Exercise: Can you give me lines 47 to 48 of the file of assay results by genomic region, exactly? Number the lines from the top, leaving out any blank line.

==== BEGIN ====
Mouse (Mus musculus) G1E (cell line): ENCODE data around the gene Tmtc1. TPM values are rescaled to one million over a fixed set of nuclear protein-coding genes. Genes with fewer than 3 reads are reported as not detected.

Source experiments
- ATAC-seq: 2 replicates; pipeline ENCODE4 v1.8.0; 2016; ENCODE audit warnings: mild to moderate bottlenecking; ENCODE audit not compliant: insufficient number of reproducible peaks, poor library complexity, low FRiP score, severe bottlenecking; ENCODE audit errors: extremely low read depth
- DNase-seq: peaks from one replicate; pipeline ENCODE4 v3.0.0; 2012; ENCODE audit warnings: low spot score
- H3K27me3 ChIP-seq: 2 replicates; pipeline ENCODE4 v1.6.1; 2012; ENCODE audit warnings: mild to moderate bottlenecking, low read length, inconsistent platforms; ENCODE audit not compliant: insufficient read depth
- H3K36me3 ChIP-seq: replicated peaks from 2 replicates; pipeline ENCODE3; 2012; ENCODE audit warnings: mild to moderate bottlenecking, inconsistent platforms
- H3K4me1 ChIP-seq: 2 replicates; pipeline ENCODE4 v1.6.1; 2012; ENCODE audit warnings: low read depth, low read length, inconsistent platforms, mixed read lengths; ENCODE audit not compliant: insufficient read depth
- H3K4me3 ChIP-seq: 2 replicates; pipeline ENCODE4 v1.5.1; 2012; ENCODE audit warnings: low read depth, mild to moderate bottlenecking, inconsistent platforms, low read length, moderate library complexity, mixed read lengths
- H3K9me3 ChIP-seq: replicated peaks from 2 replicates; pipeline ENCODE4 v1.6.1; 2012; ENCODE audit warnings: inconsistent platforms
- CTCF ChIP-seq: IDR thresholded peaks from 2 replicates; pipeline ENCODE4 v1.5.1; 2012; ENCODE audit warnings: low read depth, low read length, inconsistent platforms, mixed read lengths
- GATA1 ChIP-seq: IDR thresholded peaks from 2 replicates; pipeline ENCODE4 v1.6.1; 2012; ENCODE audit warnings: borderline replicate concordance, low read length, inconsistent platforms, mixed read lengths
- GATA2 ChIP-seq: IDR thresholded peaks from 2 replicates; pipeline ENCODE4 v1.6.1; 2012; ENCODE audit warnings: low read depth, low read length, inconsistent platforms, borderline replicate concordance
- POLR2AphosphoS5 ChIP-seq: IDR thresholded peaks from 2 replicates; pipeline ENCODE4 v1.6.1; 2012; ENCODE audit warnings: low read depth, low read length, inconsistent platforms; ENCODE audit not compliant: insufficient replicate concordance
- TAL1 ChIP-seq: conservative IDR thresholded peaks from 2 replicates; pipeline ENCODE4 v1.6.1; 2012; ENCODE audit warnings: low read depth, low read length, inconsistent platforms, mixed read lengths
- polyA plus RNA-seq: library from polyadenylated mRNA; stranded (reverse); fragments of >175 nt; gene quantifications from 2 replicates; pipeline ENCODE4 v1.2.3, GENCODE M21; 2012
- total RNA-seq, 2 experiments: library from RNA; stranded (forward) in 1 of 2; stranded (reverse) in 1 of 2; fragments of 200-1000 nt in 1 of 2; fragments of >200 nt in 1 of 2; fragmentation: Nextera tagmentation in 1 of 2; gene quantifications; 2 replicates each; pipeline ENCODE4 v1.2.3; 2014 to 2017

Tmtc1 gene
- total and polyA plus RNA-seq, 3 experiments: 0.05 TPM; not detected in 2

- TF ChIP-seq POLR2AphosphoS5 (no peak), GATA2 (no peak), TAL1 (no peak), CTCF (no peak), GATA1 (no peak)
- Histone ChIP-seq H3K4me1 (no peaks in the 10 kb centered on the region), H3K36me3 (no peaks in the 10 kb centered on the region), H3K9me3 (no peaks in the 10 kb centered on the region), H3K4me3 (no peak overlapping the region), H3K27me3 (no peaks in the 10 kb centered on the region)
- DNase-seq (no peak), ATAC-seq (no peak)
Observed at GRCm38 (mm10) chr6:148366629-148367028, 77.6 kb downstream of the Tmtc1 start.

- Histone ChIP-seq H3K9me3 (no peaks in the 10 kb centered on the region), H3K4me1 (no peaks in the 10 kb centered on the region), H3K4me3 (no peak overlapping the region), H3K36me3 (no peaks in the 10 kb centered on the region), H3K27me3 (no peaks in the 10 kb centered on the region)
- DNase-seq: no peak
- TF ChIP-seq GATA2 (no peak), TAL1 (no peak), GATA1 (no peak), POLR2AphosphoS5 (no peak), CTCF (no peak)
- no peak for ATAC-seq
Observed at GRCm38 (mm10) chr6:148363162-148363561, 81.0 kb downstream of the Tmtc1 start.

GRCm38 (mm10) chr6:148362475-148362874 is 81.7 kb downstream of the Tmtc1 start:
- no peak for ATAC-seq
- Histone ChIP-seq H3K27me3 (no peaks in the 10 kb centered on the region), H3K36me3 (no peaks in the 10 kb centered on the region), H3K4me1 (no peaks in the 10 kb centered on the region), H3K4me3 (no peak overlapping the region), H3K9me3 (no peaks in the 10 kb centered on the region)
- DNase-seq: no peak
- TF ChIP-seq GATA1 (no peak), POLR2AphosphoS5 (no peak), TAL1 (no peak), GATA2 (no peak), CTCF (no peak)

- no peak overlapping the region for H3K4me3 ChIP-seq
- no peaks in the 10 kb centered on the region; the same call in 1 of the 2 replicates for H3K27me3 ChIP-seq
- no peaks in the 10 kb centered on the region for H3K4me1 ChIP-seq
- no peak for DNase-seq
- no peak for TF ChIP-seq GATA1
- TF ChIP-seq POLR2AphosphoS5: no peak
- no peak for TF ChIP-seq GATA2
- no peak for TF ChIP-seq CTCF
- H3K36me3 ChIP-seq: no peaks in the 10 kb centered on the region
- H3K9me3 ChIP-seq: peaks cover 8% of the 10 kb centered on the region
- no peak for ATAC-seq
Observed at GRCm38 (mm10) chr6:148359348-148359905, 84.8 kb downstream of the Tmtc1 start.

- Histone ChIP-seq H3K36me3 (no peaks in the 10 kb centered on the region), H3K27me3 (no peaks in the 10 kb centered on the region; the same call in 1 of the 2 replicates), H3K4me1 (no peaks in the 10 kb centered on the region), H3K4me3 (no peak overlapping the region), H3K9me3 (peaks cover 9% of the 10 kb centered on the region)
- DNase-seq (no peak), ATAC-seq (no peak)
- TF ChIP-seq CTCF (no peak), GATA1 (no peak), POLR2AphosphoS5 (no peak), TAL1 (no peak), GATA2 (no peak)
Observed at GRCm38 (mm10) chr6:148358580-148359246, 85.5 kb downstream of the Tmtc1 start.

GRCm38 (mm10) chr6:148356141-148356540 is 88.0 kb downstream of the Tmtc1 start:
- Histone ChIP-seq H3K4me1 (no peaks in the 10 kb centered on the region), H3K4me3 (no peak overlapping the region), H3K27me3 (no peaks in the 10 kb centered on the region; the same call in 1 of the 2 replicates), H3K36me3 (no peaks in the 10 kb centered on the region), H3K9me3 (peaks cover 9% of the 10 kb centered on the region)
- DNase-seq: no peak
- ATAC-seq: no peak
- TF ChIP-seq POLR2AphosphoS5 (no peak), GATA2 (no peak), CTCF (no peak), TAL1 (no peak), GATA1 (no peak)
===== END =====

- TF ChIP-seq CTCF (no peak), GATA1 (no peak), POLR2AphosphoS5 (no peak), TAL1 (no peak), GATA2 (no peak)
Observed at GRCm38 (mm10) chr6:148358580-148359246, 85.5 kb downstream of the Tmtc1 start.